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Thread: The ethics of distinct organic systems

  1. Top | #11
    Deus Meumque Jus
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    Quote Originally Posted by MxM111 View Post
    Quote Originally Posted by rousseau View Post
    I'm going to jump over a few barriers here and interrelate ethics with physics. The primary question is this:

    - can any distinct organic system be fully altruistic towards another

    Now to define my terms:

    Organic Systems - I'm taking this to mean any living entity, group, or organization. So it could mean any individual organism, or any group formed by living organisms - corporations, governments, countries, religions, etc

    Being Fully Altruistic - We'll take this to mean that the behavior of any given organic system, whether individual or a group, is sacrificial beyond what would provide a socially acceptable mutual benefit

    To re-state the question given the definitions, we're looking at any type of system, whether an individual or group, that wants to sustain itself across time while competing with other systems for resources. The question is - can any distinct system be truly altruistic towards another, defined by my definition above.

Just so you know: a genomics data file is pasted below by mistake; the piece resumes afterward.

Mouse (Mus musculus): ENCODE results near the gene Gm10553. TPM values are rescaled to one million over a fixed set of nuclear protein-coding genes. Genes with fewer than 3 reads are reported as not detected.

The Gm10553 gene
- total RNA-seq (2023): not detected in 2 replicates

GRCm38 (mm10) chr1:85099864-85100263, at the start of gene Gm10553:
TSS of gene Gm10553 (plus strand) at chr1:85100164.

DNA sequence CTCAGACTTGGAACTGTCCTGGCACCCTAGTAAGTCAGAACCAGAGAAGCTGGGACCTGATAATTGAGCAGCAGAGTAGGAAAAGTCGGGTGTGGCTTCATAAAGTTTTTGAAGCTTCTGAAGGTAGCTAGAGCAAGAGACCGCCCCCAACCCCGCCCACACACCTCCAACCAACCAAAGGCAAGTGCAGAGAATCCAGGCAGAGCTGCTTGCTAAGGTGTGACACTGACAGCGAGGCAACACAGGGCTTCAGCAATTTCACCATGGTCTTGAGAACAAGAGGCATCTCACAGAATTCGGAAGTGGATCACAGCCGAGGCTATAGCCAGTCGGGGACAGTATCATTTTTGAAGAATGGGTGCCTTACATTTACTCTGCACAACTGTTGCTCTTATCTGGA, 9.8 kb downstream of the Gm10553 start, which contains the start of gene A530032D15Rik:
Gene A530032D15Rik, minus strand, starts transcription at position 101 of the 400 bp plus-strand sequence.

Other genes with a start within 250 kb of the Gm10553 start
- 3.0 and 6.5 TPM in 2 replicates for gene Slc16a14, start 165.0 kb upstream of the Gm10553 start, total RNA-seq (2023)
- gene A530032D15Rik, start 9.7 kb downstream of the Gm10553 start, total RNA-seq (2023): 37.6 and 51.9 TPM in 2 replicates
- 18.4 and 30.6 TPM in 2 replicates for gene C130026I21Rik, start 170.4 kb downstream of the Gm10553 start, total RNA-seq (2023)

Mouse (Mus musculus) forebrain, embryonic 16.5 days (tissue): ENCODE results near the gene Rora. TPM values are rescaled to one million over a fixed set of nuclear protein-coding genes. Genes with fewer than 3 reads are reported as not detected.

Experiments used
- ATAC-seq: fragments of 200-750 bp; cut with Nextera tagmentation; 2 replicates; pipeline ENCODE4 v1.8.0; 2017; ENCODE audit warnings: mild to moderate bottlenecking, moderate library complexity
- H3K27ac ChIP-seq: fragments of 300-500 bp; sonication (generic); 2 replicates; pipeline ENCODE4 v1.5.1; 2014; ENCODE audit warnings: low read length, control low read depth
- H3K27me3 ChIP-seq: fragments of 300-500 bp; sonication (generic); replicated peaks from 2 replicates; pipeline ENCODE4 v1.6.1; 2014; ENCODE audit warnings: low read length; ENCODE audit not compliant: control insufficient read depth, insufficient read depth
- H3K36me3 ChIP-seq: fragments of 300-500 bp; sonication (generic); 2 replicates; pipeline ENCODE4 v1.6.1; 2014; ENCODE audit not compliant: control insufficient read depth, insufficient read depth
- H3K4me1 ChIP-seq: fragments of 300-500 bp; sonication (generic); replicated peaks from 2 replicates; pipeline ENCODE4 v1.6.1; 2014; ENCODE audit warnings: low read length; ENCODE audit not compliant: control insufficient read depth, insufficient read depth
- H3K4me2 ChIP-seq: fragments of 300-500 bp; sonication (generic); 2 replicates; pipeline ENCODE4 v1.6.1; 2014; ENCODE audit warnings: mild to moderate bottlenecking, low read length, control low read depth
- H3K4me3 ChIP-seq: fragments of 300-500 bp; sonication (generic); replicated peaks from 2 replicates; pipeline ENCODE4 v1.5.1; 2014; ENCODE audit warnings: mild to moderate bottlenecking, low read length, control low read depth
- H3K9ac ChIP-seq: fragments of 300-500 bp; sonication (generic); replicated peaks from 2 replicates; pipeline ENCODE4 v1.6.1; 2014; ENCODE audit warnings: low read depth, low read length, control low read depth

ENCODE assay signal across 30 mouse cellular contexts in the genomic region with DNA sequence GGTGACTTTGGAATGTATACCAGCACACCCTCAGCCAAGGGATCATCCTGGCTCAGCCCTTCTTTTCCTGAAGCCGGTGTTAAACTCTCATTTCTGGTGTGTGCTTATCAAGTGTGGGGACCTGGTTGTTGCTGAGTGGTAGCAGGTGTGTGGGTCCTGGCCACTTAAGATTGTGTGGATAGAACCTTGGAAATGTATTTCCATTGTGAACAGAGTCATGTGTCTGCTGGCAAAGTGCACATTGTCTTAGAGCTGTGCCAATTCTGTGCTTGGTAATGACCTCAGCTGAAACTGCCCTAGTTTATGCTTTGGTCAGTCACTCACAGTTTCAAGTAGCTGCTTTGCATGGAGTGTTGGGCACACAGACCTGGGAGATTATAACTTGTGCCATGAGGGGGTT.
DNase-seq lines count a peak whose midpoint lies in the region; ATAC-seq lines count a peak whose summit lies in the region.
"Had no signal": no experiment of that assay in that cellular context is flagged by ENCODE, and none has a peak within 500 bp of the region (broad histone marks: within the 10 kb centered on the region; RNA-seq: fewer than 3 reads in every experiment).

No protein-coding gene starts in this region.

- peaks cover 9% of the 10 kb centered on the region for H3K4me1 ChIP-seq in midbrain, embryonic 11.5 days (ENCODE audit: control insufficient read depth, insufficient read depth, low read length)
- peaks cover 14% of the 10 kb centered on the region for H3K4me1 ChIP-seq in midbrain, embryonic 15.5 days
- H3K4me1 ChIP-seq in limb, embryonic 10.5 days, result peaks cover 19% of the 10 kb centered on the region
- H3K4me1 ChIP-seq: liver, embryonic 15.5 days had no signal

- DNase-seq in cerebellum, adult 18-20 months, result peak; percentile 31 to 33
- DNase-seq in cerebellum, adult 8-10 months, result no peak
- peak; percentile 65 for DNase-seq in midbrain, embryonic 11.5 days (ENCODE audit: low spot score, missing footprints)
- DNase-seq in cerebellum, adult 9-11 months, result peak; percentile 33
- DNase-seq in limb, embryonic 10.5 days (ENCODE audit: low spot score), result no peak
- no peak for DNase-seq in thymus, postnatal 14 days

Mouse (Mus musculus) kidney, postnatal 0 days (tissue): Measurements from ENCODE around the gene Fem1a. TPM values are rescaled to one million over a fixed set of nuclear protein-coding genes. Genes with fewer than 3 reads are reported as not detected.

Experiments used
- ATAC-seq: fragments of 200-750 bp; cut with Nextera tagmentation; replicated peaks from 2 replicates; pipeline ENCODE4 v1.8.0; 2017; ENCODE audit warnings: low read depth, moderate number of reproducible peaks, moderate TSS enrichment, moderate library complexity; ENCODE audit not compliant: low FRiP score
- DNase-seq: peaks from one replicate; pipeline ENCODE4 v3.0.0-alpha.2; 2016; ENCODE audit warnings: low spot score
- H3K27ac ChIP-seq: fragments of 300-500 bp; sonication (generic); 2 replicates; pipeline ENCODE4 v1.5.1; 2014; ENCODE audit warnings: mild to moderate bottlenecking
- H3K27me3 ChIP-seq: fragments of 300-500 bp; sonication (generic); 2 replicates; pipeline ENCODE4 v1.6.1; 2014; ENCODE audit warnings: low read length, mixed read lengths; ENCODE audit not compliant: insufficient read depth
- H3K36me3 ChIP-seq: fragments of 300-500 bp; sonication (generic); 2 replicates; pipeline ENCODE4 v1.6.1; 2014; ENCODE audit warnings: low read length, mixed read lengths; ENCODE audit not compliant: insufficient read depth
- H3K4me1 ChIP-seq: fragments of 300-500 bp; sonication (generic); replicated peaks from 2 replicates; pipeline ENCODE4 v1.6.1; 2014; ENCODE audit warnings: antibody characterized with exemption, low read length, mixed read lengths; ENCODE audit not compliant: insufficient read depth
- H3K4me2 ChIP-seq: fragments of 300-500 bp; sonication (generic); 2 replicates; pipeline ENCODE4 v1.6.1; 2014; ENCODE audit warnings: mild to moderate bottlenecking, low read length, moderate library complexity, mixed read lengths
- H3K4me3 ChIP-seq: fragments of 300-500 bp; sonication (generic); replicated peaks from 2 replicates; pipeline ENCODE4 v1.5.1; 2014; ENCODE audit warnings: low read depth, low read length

Of course they can. I once saved a mouse from manhole. Despite of (small) risk of being infected and despite the fact that probably this mouse would run and do mousy things which are not quite beneficial for the city and me. And even I now would use mouse poison without any problem to fight mice near my house. But if I see another mouse somewhere in the city clearly suffering I will probably save it again.
    Our discussion has progressed beyond the original point now. Your example seems to fall outside the bounds of my definition - this is an example of you doing something with minimal cost, and potentially a benefit pending on who's observing, or just your own conscience.